10.25.2014

Just a Pear Tart

Really, I have to call it simply, "Pear Tart."

Because what it really is just doesn't make for a good name; wine-poached-pears-stuffed-with-almond-praline-atop-a-marzipan-yoghurt-custard-tart just doesnt flow off your tongue, does it?

How did this happen? This is what comes from having a day off (not planning to cook) and deciding to clean out the fridge and cupboards.

Yoghurt. How long has that been in there? When did Lisa and Charlie visit...? We got it for them It still smells good

Marzipan. Bought it last Christmas to make cocoa-marzipan balls. That didn't happen. Now the tube of marzipan feels more like a billy club - so hard I could use it to tenderize meat. While it is probably past its expiration date (I didnt look, but assume because of its hardness), I was confident that it wasn't "bad" or dangerous to eat. Well, it might be dangerous to your teeth....

Six tiny pears from last week's farmers market. I had to do something with them. Pears don't last forever, and these were beginning to get spots.

A jar of much loved and coveted almond praline made by Joël Durand in Saint-Rémy-de-Provence, a birthday gift from my favorite Modern Trobadors. I wasn't needing to clear this one out, but it did give me an idea. This is how my mind works:

Core the pears (partially, leaving the stems intact). Poach them. Drain, cool, and stuff them with almond praline. Brilliant. But, then what?

Ooh. A tart. A custard tart. No cream in the house. Yoghurt... of course! Wait ... can you use yoghurt to make a custard? Will it curdle? I guess we will find out.

Grind some almonds to mix with the yoghurt and... (insert epiphany here!) ... No, grate the marzipan billy club to use in the custard. Add eggs, some sugar, a touch of vanilla, fill a pastry crust, pop the stuffed pears on top, bake, glaze pears with marmalade, and, voilà, dessert.

The last two pieces of this one got tested by colleagues Lisa and Chris. Both gave it two thumbs up. Chris, in a moment of "look what I have!" sent a cell phone shot to his wife, who was home taking care of their two toddlers. Etiquette fail, Chris.

While I think everyone should have a jar of almond praline in their fridge, I am afraid the world is an unfair place. The good news is that stuffing the pears with some thick raspberry or blackberry jam is an unbelievably good substitute. Or simply make a fruit and nut purée.

That is the beauty of making things up. The fantasy can keep going, because you can't always have the perfect ingredients on hand. Use fresh marzipan to make this, or ground almonds mixed with butter and sugar. You can use cream in the custard. You don't have to stuff the pears - in fact, you can just top it with  pear or peach slices or fresh raspberries after you bake it.

Go wild! Make it your own! Have some fun in that kitchen on your day off!

~ David

Pear Tart

Poached Pears
6 small Seckel pears, peeled
1 750ml bottle sweet white wine
1/2 cup sugar
1 teaspoon vanilla

Partially core pears leaving the stem end in tact.

Place wine, sugar, and vanilla in a large saucepan. Fill the wine bottle with water and add it to the saucepan. Add pears, bring to a boil, reduce heat and poach until pears are tender. This will depend on the ripeness of your pears - from 20-45 minutes. Drain, and set aside to cool.

Crust
1 1/3 cups flour
1 tablespoon sugar
8 tablespoons unsalted butter
1 egg yolk
ice water

Place the flour and sugar in the bowl of a food processor and, using the steel blade, use once to combine. Add butter in 8 pieces, and pulse 10 times. Place egg yolk into a 1/4-cup measure, break it up with a fork, and then fill the rest of the measure with ice water. Sprinkle this atop the flour and butter, then process until a ball of dough forms around the blade. (You don't need to clean the processor for the next step)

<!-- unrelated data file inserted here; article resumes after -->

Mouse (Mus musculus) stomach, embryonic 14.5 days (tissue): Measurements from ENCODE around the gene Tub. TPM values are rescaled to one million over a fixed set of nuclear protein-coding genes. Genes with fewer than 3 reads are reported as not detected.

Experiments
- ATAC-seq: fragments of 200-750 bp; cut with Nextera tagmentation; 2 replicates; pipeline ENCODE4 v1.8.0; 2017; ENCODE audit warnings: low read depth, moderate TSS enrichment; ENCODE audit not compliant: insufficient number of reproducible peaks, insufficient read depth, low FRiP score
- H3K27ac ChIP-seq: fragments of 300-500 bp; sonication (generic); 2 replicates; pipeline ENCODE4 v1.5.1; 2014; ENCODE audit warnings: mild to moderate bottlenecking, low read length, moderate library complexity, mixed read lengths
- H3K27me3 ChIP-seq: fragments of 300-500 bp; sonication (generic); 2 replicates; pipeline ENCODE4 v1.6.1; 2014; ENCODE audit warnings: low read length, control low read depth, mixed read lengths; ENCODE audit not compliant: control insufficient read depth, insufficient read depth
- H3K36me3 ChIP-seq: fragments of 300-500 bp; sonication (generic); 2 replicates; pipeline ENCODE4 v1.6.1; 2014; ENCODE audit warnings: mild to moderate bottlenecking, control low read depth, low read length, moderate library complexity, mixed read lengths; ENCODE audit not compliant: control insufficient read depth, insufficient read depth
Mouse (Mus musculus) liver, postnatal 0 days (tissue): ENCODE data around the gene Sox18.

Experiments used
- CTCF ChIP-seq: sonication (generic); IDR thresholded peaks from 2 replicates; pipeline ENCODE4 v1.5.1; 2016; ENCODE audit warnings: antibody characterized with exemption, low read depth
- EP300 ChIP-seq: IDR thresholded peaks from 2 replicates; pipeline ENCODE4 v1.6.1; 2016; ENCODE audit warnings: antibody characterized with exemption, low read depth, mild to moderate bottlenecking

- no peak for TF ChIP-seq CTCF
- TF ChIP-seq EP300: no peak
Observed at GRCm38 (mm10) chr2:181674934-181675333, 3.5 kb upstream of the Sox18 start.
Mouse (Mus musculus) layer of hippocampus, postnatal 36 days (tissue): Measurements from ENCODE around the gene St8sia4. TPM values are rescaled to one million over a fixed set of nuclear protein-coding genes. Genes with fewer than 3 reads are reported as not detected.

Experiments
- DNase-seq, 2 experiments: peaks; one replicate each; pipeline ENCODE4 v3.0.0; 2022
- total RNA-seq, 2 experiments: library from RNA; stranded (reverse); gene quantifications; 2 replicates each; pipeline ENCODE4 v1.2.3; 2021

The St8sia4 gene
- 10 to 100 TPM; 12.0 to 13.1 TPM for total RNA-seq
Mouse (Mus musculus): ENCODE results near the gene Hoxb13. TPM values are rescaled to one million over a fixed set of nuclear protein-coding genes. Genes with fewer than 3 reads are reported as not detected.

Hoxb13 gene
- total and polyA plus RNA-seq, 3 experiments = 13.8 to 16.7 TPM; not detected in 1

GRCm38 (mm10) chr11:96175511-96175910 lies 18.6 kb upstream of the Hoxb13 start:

Roll dough into an 11-inch round and use it to line a 9-inch tart pan (with removable bottom). Trim the edges and chill till ready to fill.

Filling
7 ounces marzipan
3 tablespoons flour
1/4 cup sugar
1 cup Greek (or Greek-style yogurt)
2 eggs
1/2 teaspoon vanilla

Using the coarse holes on a box grater, grate the marzipan into the bowl of a food processor fitted with the steel blade (same one used to make the crust). Then add the 3 tablespoons flour and sugar and process until the mixture resembles sand. Add yogurt, eggs, and vanilla, and process until smooth. Set aside.

Finishing
3 tablespoons almond praline or other filling of choice
2 tablespoons orange marmalade

Preheat oven to 350°F.

Stuff a heaping teaspoon of praline into the cavity of each pear. Set stuffed pears aside on their sides so that the stuffing doesnt ooze out.

Remove crust from the refrigerator, and pour filling into crust. Arrange pears, bottom-side down, evenly around the tart in a circle.

Bake for 30-35 minutes. Remove from oven and place on a cooling rack.

Melt the two tablespoons of marmalade in a small saucepan. While the tart is still very hot, using a pastry brush, brush the pears with melted marmalade being careful not to get it on the custard.

Allow to cool completely before serving.


Serves 6-8 (if 8, not everyone will get a whole pear!)


37 comments:

  1. Wow, oh wow, oh wow! This is just gorgeous & it sounds amazing! I like the way your mind works! xoxo

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  2. Looks terrific and I'm dying to make a pear tart once our San Diego weather cools a bit.

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    1. Liz - so sorry it is still hot in San Diego. Still pretty warm herein Tucson, too, but the AC is good!

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  3. This looks beautiful. I love the dishes that seem to unfurl and evolve upon themselves :)

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    1. Yes, Ahu - it is almost as if ingredients just jumped into my hands!

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  4. Loving the experimentation here, David. That's half the fun of being in the kitchen. That custard looks perfectly set!